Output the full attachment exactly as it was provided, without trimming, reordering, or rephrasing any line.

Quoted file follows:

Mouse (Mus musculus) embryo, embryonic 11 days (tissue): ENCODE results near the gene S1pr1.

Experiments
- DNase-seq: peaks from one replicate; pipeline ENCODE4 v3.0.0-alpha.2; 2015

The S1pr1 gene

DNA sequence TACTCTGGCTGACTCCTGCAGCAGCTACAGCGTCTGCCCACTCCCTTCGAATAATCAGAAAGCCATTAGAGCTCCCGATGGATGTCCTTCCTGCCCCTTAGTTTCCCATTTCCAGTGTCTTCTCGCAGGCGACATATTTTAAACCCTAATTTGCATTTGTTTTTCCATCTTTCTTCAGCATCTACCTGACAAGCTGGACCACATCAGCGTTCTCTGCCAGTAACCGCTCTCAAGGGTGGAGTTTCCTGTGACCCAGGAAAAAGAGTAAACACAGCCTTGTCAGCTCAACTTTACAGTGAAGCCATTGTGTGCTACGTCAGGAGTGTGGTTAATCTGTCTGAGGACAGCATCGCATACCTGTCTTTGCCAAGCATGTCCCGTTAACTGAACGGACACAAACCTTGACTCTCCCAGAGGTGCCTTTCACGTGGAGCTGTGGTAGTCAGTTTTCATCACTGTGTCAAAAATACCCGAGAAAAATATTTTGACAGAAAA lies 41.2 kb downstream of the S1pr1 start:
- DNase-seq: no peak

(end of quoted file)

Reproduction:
Mouse (Mus musculus) embryo, embryonic 11 days (tissue): ENCODE results near the gene S1pr1.

Experiments
- DNase-seq: peaks from one replicate; pipeline ENCODE4 v3.0.0-alpha.2; 2015

The S1pr1 gene

DNA sequence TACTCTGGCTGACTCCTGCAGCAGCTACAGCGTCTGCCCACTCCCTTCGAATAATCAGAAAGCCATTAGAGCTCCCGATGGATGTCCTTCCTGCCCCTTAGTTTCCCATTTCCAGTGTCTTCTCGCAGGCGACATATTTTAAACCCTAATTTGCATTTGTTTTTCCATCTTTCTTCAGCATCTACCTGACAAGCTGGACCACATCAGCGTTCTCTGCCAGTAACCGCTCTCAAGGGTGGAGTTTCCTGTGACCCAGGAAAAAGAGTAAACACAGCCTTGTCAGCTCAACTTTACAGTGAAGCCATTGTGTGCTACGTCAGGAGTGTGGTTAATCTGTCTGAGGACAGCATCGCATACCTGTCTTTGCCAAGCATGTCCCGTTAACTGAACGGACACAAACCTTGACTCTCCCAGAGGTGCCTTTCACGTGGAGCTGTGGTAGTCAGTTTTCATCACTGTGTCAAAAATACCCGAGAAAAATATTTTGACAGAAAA lies 41.2 kb downstream of the S1pr1 start:
- DNase-seq: no peak